If you have time and are dar­ing enough, Star­wood’s Mo­ments pro­gram al­lows you to bid loy­alty points on a host of ex­pe­ri­ences. Want to be the first to ride the Las Ve­gas High Roller Fer­ris Wheel? Your points can get you a night at Cae­sar’s Palace and two tick­ets to the Guin­ness Book of World Record’s cer­e­mony to ride the world’s high­est ob­ser­va­tion wheel. Oh yeah, and that comes with din­ner for two at Nobu in Cae­sar’s Palace.

Fancy a back­stage tour of Koozy by Cirque du Soleil in Am­s­ter­dam? Your Star­wood points can get you two VIP tick­ets be­hind the scenes plus a meal in the cast and crew kitchen. Or if Broad­way is more your style, how about a chance to meet the cast of The Crip­ple of Inish­maan star­ring Daniel Rad­cliffe? Two up­front tick­ets to the show are in­cluded plus a Rad­cliffe-signed Play­bill.

Up­grades to over­wa­ter bun­ga­lows in Tahiti, Opera House-view rooms in Syd­ney, and first dibs on rooms or suites dur­ing ma­jor events like the Su­per Bowl or New Year’s Eve are all ben­e­fits of hold­ing elite

sta­tus in a ho­tel loy­alty pro­gram like Hil­ton HHonors or Mar­riott Re­wards. Once at Four Sea­sons Park Lane in Lon­don, a man­ager over­heard me say that I would be holed up in my room for hours one evening work­ing i g on a story, and they sent up a cheese tray and bot­tle ttle of wine with a note wish­ing me plenty of cre­ativ­ity. iv­ity Four Sea­sons’ Ho­tel des Ber­gues in Geneva has per­son­nel that mon­i­tor in­di­vid­ual guest ar­rivals at the air­port to guar­an­tee that some­one from the ho­tel staff awaits them at the door once they reach the ho­tel. The per­son­al­ized greet­ing is a pleas­ant sur­prise, and no guest needs to visit the re­cep­tion desk as in-room reg­is­tra­tion is the norm. Lux­ury ho­tels es­pe­cially seem to have mas­tered the art of car­ing for loyal, fre­quent guests.

The op­tions are end­less, and with your loy­alty pro­gram do­ing the leg­work to cre­ate these mem­o­rable ex­pe­ri­ences, why not let your imag­i­na­tion go wild and try some­thing you would not other­wise con­sider?

Hoard­ing miles is never rec­om­mended as this type of mile-based cur­rency only de­val­ues over time

Loy­alty Evolves

The good old days of col­lect­ing miles and points is chang­ing though. South­west, jet­Blue, and – be­gin­ning in 2015 – Delta of­fer loy­alty pro­grams that re­ward cus­tomers based on the amount of money they spend ver­sus the num­ber of miles they fly. While this cer­tainly di­rects the ben­e­fits to the air­lines ’high­est spenders (and right­fully so), it also upsets the cal­cu­lus of loy­alty for ev­ery­one else.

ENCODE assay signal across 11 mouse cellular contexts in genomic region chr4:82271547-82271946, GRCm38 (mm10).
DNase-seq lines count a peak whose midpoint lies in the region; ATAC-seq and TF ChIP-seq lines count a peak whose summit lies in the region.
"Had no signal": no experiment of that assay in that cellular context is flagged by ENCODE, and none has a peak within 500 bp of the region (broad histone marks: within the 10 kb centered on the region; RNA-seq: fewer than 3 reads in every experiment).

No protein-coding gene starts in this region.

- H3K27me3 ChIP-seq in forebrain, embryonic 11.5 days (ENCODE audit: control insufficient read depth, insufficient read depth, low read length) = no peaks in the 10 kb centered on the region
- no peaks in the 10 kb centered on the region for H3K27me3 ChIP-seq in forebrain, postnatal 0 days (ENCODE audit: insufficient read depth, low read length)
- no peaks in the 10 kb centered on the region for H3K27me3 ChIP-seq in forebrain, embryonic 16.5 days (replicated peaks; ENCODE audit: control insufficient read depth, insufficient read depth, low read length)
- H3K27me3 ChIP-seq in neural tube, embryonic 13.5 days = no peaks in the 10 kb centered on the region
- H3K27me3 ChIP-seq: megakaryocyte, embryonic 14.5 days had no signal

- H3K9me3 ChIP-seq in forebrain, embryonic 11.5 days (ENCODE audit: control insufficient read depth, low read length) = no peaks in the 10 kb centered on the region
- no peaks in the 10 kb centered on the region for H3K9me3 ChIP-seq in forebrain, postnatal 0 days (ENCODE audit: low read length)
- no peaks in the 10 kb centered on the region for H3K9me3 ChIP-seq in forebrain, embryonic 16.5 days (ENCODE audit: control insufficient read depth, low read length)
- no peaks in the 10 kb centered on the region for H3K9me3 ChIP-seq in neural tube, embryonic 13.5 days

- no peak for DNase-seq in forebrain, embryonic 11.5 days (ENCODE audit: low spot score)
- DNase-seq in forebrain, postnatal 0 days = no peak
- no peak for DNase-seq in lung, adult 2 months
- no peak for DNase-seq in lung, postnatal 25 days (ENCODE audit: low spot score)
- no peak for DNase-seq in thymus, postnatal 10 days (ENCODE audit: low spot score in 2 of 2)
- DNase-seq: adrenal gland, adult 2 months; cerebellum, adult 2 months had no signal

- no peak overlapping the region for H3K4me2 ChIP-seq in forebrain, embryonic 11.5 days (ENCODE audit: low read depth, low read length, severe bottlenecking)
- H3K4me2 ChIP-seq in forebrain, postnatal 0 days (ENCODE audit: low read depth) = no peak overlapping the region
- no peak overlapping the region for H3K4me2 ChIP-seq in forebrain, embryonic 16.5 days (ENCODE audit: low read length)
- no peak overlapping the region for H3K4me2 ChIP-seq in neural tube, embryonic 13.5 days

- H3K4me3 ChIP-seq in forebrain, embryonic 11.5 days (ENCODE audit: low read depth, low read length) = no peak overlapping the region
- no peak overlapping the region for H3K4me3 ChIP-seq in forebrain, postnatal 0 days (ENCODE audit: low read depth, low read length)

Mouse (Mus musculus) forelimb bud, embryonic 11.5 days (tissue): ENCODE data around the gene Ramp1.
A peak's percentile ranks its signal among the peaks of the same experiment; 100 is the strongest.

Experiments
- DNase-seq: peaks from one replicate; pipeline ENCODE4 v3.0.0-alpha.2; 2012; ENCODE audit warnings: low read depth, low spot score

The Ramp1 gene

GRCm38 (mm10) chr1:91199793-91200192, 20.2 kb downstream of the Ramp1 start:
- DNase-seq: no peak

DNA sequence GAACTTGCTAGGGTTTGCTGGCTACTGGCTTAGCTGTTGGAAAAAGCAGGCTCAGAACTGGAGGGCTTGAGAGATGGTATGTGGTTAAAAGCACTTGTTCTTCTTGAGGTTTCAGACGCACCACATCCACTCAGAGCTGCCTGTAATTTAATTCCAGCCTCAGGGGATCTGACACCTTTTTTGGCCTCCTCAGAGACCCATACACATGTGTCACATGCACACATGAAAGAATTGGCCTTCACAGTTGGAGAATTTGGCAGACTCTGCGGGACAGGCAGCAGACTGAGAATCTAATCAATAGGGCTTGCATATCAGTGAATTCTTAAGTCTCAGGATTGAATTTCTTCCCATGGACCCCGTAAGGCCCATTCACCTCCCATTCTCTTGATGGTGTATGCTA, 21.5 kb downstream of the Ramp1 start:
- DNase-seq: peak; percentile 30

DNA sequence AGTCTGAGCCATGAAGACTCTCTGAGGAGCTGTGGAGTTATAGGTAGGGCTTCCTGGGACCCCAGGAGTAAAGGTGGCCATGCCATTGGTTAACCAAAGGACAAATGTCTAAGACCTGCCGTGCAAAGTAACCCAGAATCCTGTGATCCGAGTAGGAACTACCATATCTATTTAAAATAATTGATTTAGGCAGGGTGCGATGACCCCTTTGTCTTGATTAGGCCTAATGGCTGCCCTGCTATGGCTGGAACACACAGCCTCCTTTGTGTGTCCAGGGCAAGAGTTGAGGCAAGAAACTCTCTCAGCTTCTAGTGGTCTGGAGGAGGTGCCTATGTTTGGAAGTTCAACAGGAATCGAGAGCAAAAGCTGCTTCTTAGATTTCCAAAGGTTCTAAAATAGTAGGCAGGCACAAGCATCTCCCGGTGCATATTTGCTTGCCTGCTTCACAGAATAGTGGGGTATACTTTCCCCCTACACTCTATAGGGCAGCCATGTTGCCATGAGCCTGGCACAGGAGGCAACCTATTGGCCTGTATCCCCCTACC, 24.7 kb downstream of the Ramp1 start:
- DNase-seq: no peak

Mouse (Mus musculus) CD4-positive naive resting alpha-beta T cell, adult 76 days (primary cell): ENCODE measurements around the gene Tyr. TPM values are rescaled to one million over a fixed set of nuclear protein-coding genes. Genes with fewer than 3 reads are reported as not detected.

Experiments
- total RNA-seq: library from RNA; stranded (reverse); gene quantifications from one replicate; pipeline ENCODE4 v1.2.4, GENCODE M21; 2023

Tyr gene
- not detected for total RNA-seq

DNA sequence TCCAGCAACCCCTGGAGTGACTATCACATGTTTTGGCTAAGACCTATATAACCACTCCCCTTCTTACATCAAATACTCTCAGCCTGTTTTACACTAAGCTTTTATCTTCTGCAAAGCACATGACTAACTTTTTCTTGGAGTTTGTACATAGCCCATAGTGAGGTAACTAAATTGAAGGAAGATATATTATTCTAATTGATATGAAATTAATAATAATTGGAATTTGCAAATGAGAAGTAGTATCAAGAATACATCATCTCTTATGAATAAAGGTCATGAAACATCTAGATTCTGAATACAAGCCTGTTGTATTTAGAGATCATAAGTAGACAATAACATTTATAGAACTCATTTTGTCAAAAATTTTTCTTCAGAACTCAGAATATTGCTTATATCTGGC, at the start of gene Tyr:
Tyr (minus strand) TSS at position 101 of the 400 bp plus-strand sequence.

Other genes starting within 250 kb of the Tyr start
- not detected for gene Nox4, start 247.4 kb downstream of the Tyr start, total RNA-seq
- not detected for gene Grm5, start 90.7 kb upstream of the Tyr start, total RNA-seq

For years, ho­tel pro­grams have op­erat op­er­ated this way by giv­ing points based upon ro room rate, but the air­line ir­line in­dus­try has held out ut and, as a re­sult, trained cus­tomers to play the mileage game. Now cus­tomers might not re­main loyal to a par­tic­u­lar air­line if they are not re­warded in the same way.

The change is meant to en­cour­age high-profit busi­ness travel fares, but it locks out small busi­ness own­ers and leisure trav­el­ers that must re­main price­con­scious. Pre­vi­ously, they may have been will­ing to spend just a bit more to travel with their air­line of choice to rack up miles, but this new type of pro­gram no longer re­wards that be­hav­ior. This change ac­tu­ally en­cour­ages people to book the low­est fare on any air­line (rather than re­main­ing loyal) since there is lit­tle mo­ti­va­tion to stay with one brand. Ex­chang­ing ho­tel pro­gram points for a free night is much eas­ier than re­deem­ing miles for pre­mium seats, which is prob­a­bly why trav­el­ers are more ac­cept­ing of the points-per-dol­lar plat­form with ho­tel pro­grams.

Many ex­perts ar­gue that it is only a mat­ter of time for other air­lines like Amer­i­can and United to fol­low suit. True, the small per­cent­age of busi­ness trav­el­ers on ex­pense ac­counts will reap big re­wards from this type of loy­alty pro­gram shift, but it is yet to be seen how this will af­fect air­line cus­tomer loy­alty go­ing for­ward. That is, un­less air­lines plan to re­lease more award seats to ease the in­creased bur­den for earn­ing miles.

Is It Still Worth It?

So for trav­el­ers who make the con­certed ef­fort to con­sol­i­date their mileage with one air­line pro­gram, the ques­tion be­comes, is it still worth it. And the an­swer clearly is yes. There are lux­u­ri­ous travel ex­pe­ri­ences out there that would other­wise be out of reach to the aver­age trav­eler.

Hoard­ing miles, how­ever, is never rec­om­mended as this type of mile-based cur­rency only de­val­ues over time as air­lines raise award ticket prices, tighten avail­abil­ity and ad­just their pro­grams to dis­cour­age loy­alty among lower-spend­ing trav­el­ers. Col­lect, redeem, and en­joy is the mantra of many ex­pe­ri­enced trav­el­ers who find that the best value comes from pre­mium cabin re­demp­tions.

Sure, the con­cept of loy­alty and re­ward has evolved a great deal since the 1980s, but at the same time, in­dus­try com­pe­ti­tion has in­ten­si­fied. For now, the most mem­o­rable, unique and over-the-top travel ex­pe­ri­ences are still within reach of those who dis­trib­ute their travel dol­lars loy­ally and care­fully with the right pro­grams. BT